Naturally, an attack by a large wild animal is going to get more attention than a bee sting (which can be equally dangerous to some), but this reinforces our fascination with the wild and the beasts that constitute its romantic symbols. Though the mosquito is probably the deadliest animal on Earth by virtue of its capacity to spread disease, there's nothing like an elephant stampede or a tiger mauling (however rare) to give rise to "the wolf in the heart," as Theodore Roosevelt once proclaimed about the wild. An attack by a large mammal is still a frightening and occasionally tragic event, and the fact that they are happening with increasing frequency in the American West is cause for concern, if not quite yet a cause for alarm. Much can be done to avoid an attack, and a deeper understanding of a wild animal's natural history and behavior is the best place to start. Unfortunately, even this knowledge hasn't been enough to save some people from a fatal rendezvous with a man-eater.
Cute, Endearing, and Occasionally Deadly: The Black Bear
North America is home to approximately 750,000 black bears living in a variety of habitats, making it perhaps one of the continent's most adaptable large mammals. Sixteen subspecies can be found in such diverse locales as the Florida Everglades, New England, the Kenai Peninsula of Alaska, northeastern Mexico, and of course the American West and Southwest. Black bears are not always black; in the Rocky Mountains nearly half may be brown or "cinnamon," and some may actually appear blond. (A rare white species, Ursus americanus kermodei, inhabits coastal British Columbia.)
Black bears differ from grizzly bears in many significant ways. At four to seven feet in length, black bears are smaller than grizzly bears (indeed, black bears are the smallest of all North American bear species); males can weigh from 125 to 500 pounds, females between 90 and 300 pounds. Black bears also reproduce more quickly than grizzly bears; sows can have up to six litters of two cubs during their lifetimes. Black bears climb trees; grizzlies do not. Though grizzly bears are omnivores, eating everything from fish, to elk, to insects, about 75 percent of the black bear's diet is vegetarian. In times of drought a black bear will range well beyond its home territory in search of food, often found in the lush landscaped backyards or trash bins of suburbanites. (In fact, human garbage is popular with both grizzly and black bears because it provides a quick way to add on calories prior to denning. Yellowstone officials regularly permitted bears to eat from the park's garbage dumps until the mid-1970s.) Black bears are opportunistic carnivores and, being generally too slow to catch small animals, will feed on fish, carrion, and newborn or small ungulates to enhance their largely vegetarian diet.
Expectedly, black bears tend to show aggression when competing for food or a mate, but tend to bluff more than actually attack. Observers of bear behavior suggest that a bear may make "threats" by first sniffing the air, followed by looking directly at the threatened individual, then charging or feinting a charge-and perhaps suddenly stopping to pound the ground and "huff" for effect-and then either stand, or simply walk or run away.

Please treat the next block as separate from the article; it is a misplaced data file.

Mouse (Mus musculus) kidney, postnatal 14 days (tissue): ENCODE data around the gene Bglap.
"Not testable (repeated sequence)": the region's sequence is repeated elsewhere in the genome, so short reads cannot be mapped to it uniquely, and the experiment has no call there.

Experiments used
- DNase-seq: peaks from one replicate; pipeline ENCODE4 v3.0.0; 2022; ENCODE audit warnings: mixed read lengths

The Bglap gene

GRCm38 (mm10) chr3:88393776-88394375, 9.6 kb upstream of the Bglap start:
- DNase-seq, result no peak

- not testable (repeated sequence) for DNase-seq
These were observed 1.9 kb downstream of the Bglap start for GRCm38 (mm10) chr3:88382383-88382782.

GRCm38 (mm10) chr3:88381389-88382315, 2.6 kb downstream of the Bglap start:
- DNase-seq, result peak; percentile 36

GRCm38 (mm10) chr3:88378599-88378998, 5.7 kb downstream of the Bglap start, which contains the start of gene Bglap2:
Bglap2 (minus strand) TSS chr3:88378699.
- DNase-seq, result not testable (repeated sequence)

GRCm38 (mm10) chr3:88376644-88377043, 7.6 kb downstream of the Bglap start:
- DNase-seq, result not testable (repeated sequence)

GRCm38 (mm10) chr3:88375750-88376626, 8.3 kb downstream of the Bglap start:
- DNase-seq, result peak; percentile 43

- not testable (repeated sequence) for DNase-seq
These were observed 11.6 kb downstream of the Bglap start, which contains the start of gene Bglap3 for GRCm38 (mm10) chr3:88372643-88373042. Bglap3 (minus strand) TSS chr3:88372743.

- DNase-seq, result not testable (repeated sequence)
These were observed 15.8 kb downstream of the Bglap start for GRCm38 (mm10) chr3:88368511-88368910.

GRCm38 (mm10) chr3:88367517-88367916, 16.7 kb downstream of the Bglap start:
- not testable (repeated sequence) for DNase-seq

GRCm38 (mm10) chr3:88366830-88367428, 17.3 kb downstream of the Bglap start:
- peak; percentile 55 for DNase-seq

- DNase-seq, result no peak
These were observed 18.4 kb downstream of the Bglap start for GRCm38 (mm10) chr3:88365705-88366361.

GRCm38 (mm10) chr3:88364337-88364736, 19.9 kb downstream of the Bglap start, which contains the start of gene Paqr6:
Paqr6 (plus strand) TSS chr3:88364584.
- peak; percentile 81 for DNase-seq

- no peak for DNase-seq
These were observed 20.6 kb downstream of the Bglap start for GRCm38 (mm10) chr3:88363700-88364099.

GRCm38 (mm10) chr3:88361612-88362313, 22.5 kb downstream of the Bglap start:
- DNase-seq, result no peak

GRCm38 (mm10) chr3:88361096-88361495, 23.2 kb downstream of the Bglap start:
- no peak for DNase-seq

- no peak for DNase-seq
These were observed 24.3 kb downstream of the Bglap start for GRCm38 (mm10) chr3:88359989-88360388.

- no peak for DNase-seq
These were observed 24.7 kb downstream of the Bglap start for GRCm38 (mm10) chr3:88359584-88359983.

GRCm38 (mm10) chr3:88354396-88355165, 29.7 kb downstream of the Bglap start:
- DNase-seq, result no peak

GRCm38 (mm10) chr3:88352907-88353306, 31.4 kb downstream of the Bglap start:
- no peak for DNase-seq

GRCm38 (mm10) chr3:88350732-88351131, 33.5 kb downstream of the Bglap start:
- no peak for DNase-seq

Though tolerance reflects the black bear's normal disposition toward human beings, the University of Calgary biologist Stephen Herrero, in his landmark study Bear Attacks: Their Causes and Avoidance, reminds us that black bears can "bite through live trees thicker than a man's arm. They can kill a full-grown steer with a bite to the neck." Still, Herrero concludes, "Rarely ... do black bears use their power to injure or kill people ... most ... can become accustomed to people and their foods without endangering human lives." The numbers would appear to support this view. Herrero has cited twenty-three records of people killed by black bears in all of North America from 1900 to 1980. Another less verifiable source has put the number at fifty-two from 1900 to 2007, only three of which are said to have occurred in the American West.
Still, black bear encounters have become increasingly common in the early twenty-first century. The summer of 2006 produced an unusually high number of bear sightings and/or incidents, including one that interrupted a triathlon for one cyclist outside of Boulder, Colorado. As reported in the Denver Post:
Triathlete Sabrina Oei was speeding downhill at nearly 40 mph, cycling through the Colorado foothills during a race, when something brought her to a sudden, painful, stop: a bear.
The bear had wandered onto the race course and directly into Oei's path, the ensuing collision sending the cyclist airborne. After a painful landing on the pavement, Oei managed to pull herself together and finish the triathlon. By all accounts the bear seemed to have recovered as well and was last seen escaping back into the woods.
The Post also cited five other incidents that had already occurred that spring and summer. On July 2 in Lake Tahoe a bear had made himself comfortable in a parked convertible and gorged on pizza and beer in full view of a small crowd. On June 26 wildlife officials had to tranquilize a bear that had taken up residence in the backyard of a Santa Fe homeowner. Bear sightings were so common in a city park in Ashland, Oregon, that officials had to post warnings during the city's famous outdoor Shakespeare festival in May. Utah wildlife officers had to kill a bear that had attacked a Boy Scout a mere forty miles from Salt Lake City. And one bear even dared crossing Interstate 25 near Cheyenne on June 13. Although it posed no threat to humans, it probably posed a threat to itself in its meanderings; officials captured and later relocated it to the nearby mountains from where it had presumably come.